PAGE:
Hybrid learning, combining online and face-to-face instruction, would seem to hold the most promise in incorporating technology into higher education. A recent study supports this promise.
Monitoring 605 college students taking the same introductory statistics course at six public universities—including the University at Albany—SUNY, SUNY Institute of Technology—Utica/Rome, the University of Maryland—Baltimore County, Towson University, CUNY—Baruch College, and CUNY—City College—during fall 2011, researchers split the students into two groups. One group completed the course in a traditional format, while the second group completed an online component complemented with an hour of in-class instruction each week.
Students were asked to complete a series of tests before and after the course, and researchers found that “hybrid-format students did perform slightly better than traditional format students” on outcomes including final exam scores and overall course pass rates, according to the report.
The better performance of students in the hybrid-format group was not statistically different and the study did not control for differences in teacher quality. Still, it’s easy to imagine how the powerful combination of a strong teacher with a well-designed online component would deliver superior results with lower costs.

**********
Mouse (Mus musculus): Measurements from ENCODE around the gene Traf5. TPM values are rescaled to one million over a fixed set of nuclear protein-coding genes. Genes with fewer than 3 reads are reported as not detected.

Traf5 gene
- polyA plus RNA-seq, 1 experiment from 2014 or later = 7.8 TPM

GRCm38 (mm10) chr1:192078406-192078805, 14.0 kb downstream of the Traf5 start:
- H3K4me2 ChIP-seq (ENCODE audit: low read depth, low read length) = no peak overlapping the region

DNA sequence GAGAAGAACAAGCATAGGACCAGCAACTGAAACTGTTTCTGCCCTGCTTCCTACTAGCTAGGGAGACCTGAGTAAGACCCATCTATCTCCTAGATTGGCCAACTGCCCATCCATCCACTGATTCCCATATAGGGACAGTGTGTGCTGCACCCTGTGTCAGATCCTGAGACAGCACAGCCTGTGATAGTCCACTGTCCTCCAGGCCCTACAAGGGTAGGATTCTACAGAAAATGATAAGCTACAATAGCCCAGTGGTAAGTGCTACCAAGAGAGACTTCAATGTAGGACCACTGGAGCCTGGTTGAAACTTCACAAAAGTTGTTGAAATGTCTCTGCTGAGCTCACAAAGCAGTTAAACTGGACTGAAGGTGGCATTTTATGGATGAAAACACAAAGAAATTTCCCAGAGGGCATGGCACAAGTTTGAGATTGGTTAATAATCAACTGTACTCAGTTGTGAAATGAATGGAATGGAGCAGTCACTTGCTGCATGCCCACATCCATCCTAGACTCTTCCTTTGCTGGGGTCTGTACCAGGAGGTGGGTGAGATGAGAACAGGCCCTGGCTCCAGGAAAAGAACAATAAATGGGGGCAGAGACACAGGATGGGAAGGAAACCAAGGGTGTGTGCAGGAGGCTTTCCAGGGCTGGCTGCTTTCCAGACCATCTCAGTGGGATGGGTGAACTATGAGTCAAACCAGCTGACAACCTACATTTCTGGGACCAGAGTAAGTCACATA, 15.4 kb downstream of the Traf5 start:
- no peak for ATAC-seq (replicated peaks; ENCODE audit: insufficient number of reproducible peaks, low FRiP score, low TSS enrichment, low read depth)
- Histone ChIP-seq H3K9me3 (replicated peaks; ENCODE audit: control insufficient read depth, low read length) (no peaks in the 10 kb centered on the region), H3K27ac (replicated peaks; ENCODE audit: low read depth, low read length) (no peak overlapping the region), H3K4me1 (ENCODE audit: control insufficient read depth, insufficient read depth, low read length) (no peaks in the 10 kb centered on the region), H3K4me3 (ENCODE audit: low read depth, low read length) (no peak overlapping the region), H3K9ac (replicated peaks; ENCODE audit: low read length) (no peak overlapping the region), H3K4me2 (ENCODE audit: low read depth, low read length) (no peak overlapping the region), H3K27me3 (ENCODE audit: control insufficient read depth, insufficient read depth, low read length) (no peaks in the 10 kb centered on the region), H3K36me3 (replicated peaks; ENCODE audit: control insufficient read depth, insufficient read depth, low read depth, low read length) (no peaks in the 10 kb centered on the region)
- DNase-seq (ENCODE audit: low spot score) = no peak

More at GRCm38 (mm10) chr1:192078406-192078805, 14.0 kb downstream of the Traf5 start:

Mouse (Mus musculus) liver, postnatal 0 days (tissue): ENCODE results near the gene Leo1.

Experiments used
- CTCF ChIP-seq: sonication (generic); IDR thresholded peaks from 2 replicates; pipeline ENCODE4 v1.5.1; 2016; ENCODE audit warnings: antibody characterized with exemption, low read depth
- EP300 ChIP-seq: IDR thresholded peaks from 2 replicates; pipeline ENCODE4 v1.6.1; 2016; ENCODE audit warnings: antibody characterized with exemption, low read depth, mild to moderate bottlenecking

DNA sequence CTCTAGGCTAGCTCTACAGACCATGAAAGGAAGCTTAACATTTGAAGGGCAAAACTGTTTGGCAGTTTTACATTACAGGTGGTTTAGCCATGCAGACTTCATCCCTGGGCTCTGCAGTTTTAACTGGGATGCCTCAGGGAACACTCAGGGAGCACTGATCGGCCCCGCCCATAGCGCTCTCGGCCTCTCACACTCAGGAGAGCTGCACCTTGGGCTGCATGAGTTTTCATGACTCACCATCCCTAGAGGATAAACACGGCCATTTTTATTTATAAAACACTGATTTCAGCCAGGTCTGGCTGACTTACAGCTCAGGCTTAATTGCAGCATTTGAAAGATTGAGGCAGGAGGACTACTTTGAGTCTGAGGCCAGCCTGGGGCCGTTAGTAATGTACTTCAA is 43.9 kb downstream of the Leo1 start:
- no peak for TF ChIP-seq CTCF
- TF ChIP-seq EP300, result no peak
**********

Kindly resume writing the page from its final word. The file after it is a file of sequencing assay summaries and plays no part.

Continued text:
The United States Department of Education reported recently that it’s found some evidence to support the notion that blended learning is more effective than either face to face or online learning by themselves. Further, between online and face to face instruction, online is at least as good and may even have the advantage in terms of improving student achievement and potentially expanding the amount of time (and quality time) students spend learning.
Since blended learning exploded onto the K-12 scene with promises of personalized and student-centered learning, it has proliferated into dozens of different models, with educators continually tweaking and changing those methods to find the perfect balance of face-to-face and online instruction to meet the needs of their students.
Interest in blended education remains high, spurred partly by research offering support for advocates’ claims that blended learning is more effective than either online or face-to-face instruction on its own.
But more research is needed to determine the effectiveness of the evolving blended learning models, including best practices and which models work best for which types of students . . .